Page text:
Coronavirus Recovery: advice and latest information

Throughout our history, Swansea University has proudly combined visionary research, innovative thinking and community action to address challenges facing our society, both locally and globally.

Looking back over the past century, our staff, students and partners have demonstrated unwavering resilience, enabling the University to adapt to challenges, endureg adversity and emerge stronger.

Clear parallels can be drawn between key events in our University’s history and our actions today as we continue working together to improve lives.


Throughout our University’s history, we have been committed to visionary research that tackles the major challenges of the day, from national defence to preserving public health.

Then: During World War 2, Swansea University hosted the Department of Explosives Research, which was evacuated from London. 

Discover more about Swansea University’s key role during WW2 and its aftermath.

Image: Department of  Explosives Research & Development, Woolwich Arsenal, c.1940s. Photo: A.Colquhoun. Courtesy of the Richard Burton Archives, Swansea University (2017/6)

Department of Explosives Research & Development, Woolwich Arsenal, c.1940s.

Now: Today, our researchers and their collaborators are producing vital research in the fight against COVID-19, from preventing social isolation suicide risk to speed-cleaning ambulances carrying infected patients. Find out more about our response to COVID-19.

Engineering team with ambulance used to test speed-cleaning procedure.

Working together to improve lives since 1920

1922 students in fancy dress for RAG

Then: From the 1950s until relatively recently, the Raise and Give (RAG) weeks in Swansea were a pivotal part of the University’s calendar. Often to the bewilderment of the local community, students would help raise money for local charities through processions of floats through the town and pram races between Cardiff and Swansea.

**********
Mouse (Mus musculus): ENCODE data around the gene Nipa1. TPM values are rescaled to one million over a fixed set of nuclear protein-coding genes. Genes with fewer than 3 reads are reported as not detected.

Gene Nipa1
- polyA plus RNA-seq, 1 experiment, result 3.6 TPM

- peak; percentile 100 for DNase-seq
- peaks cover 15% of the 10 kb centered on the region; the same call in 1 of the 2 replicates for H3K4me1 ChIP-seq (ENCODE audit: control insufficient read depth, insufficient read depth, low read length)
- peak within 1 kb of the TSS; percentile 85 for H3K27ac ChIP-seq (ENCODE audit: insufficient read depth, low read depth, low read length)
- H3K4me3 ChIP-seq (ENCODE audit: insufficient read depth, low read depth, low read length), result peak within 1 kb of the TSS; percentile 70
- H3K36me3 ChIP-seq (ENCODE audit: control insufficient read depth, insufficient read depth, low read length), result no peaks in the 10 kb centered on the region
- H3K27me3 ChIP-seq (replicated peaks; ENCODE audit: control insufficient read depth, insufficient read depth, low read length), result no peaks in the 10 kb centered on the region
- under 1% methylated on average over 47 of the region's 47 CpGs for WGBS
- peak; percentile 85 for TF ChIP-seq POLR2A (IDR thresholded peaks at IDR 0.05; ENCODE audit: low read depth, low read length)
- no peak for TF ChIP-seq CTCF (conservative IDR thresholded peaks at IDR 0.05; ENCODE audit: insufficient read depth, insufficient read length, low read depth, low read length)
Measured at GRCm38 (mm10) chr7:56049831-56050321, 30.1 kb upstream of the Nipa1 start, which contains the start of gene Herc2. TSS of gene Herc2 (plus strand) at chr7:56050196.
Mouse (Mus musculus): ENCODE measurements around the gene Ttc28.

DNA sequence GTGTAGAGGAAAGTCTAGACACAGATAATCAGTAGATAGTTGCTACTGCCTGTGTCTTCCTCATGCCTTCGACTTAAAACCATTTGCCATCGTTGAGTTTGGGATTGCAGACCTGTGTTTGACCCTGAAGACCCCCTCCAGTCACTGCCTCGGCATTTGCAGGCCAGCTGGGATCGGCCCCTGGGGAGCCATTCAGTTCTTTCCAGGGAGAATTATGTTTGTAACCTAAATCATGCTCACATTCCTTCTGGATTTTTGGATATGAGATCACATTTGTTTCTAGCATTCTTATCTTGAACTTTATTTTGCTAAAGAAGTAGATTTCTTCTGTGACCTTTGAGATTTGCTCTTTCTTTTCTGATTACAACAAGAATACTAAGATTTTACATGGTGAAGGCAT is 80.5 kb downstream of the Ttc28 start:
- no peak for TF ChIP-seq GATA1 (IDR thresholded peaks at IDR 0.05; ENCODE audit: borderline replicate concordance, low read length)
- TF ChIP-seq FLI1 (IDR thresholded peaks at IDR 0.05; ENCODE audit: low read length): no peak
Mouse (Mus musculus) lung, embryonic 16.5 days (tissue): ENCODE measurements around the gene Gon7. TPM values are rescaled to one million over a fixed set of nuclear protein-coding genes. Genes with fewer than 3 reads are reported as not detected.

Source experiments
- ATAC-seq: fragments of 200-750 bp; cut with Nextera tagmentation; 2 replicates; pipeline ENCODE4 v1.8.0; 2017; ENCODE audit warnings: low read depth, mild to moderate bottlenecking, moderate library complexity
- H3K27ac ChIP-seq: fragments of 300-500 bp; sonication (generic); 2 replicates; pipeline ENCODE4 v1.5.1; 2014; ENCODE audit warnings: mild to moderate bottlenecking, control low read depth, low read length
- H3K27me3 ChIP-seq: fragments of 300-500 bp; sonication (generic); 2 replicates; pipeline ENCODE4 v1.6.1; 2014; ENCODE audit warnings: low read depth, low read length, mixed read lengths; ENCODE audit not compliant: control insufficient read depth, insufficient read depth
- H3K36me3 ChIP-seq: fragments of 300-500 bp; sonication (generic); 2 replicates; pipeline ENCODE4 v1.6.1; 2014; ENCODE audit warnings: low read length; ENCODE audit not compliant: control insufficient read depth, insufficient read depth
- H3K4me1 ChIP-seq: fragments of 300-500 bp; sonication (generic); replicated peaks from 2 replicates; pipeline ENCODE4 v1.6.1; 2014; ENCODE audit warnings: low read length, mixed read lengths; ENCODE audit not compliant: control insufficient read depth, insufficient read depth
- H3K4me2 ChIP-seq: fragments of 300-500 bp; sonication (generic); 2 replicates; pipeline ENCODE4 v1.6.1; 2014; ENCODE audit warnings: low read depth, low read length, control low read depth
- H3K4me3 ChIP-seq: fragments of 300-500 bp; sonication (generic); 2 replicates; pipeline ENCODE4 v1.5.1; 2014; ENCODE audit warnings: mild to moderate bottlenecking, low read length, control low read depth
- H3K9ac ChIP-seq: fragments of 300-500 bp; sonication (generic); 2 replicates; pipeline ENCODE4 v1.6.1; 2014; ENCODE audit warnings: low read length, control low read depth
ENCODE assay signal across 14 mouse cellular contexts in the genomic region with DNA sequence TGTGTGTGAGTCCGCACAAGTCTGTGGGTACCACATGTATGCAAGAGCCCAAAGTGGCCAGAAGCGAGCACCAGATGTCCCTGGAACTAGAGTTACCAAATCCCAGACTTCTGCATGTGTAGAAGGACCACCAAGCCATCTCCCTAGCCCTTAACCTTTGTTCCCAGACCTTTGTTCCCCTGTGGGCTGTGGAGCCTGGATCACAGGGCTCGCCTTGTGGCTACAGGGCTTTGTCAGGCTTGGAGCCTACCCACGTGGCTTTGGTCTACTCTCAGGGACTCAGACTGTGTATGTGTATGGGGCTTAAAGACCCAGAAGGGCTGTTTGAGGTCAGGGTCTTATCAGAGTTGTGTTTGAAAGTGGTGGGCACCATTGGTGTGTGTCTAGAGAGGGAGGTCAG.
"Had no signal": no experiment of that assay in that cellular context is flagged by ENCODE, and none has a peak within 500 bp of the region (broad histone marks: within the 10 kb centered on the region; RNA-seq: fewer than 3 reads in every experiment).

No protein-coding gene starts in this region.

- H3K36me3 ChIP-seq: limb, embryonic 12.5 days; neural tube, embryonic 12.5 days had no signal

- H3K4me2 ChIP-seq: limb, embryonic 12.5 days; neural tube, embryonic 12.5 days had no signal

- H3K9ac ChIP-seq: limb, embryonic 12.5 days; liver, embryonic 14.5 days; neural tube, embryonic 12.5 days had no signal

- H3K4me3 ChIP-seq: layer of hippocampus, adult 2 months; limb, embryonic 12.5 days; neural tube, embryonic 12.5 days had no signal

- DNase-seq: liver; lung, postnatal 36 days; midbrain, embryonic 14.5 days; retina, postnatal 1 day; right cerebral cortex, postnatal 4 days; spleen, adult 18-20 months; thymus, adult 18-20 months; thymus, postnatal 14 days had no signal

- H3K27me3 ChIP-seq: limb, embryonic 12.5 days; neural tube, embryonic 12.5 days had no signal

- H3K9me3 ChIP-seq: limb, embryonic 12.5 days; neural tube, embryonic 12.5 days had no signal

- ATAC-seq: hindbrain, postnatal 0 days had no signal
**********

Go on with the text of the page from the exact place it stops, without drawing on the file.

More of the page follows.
Image: Courtesy of the Richard Burton Archives, Swansea University (reference: UNI/SU/PC/5/5)

Now: Our students continue to volunteer for the benefit of the local community today, with a group of Graduate Entry Medicine (GEM) students stepping in to offer emergency relief childcare to Swansea health workers. Find out more. 

A group of Graduate Entry Medicine students who are providing emergency relief childcare to Swansea health workers.

Then: Community has always been at the heart of Swansea University’s mission. During WW2, a Home Guard was set up at the College, as it was known then. 

Image: Courtesy of the Richard Burton Archives, Swansea University (reference: UNI/SU/AS/4/1/2:95)

Home guard stationed at Swansea University, 1942.
Final year cohort of medical students stood on a staircase.

Now: Almost 100 years on, our inspiring students continue this community support to join the NHS front line in the fight against COVID-19. Find out more


Then: During the Festival of Britain, and amidst a period of austerity, Swansea University staged its own large-scale exhibition and opened all its departments to the public for tours and demonstrations, to bridge any gap between ‘town and gown’.

Now: Almost 70 years later, we remain committed to learning from our community through our involvement in the Swansea Science Festival, Oriel Science, and most recently, through virtual teaching initiatives and supporting local schools – Find out more about our involvement. 

Member of staff helps a child with a scientific experiment
Historical image of Lower Swansea Valley's global copper industry.

Then: In the early 1960s, Swansea University was heavily involved in the regeneration scheme of the Lower Swansea Valley, clearing up much of the post-industrial wasteland that was there at the time.

Now: Today, along with the City and County of Swansea, Swansea University continues to explore the heritage-led regeneration of the former site of the Hafod-Morfa Copperworks. Find out more about the project. 

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